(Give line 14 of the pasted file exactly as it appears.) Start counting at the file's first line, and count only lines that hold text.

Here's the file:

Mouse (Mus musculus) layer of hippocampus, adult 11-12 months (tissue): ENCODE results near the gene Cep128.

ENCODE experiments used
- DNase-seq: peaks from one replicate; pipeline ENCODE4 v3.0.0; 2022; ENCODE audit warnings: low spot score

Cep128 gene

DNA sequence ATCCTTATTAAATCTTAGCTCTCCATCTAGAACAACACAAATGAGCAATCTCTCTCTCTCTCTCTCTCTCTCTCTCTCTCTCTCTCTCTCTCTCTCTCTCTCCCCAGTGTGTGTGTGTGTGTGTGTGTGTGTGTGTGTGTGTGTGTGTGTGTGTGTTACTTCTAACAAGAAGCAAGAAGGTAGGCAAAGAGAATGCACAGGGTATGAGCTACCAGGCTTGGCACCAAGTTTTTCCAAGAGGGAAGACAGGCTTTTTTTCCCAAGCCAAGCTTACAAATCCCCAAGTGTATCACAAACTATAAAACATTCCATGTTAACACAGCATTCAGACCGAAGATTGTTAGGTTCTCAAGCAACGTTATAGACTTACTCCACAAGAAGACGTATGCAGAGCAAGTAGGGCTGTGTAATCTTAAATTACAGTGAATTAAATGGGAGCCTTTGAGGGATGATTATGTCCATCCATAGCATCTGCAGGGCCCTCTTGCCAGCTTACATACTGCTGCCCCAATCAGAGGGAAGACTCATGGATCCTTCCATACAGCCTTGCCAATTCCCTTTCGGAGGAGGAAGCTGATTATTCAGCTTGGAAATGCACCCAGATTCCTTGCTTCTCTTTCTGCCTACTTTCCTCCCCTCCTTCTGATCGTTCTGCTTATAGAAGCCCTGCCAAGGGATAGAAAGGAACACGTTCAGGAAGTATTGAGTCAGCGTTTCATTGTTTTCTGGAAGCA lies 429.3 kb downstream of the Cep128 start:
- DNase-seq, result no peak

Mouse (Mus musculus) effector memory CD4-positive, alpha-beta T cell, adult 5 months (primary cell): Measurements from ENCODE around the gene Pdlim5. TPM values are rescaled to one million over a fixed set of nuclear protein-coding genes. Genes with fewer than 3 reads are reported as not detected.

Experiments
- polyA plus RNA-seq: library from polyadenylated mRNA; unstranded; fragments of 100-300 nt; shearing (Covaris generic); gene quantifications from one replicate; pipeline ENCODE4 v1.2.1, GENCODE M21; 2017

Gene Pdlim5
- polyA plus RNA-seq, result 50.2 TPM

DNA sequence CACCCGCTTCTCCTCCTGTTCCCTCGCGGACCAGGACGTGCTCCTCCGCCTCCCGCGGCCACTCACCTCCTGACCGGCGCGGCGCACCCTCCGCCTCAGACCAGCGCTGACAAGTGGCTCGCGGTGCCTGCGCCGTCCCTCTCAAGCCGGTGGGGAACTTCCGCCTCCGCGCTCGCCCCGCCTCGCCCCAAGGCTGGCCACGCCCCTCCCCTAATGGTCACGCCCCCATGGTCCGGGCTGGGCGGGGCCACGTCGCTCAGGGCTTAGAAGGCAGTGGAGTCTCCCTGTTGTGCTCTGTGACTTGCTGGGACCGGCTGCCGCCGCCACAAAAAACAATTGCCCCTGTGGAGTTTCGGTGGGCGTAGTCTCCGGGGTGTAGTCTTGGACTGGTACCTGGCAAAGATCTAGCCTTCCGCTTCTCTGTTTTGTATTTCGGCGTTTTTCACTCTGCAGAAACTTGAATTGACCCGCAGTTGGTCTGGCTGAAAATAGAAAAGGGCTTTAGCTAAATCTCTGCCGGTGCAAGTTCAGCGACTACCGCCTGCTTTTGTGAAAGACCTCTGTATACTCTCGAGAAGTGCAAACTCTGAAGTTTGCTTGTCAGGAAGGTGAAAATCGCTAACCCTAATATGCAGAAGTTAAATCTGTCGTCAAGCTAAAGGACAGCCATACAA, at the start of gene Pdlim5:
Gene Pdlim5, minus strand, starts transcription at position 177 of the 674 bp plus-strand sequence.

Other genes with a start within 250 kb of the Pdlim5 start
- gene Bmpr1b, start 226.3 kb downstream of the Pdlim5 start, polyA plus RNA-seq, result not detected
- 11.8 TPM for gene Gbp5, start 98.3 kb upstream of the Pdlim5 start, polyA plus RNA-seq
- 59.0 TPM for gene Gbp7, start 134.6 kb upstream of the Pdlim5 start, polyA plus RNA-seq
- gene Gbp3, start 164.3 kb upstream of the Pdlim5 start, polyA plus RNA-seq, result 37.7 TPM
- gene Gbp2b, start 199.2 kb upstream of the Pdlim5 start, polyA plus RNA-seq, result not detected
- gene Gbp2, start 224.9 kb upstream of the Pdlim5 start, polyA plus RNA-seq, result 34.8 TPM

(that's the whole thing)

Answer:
Other genes with a start within 250 kb of the Pdlim5 start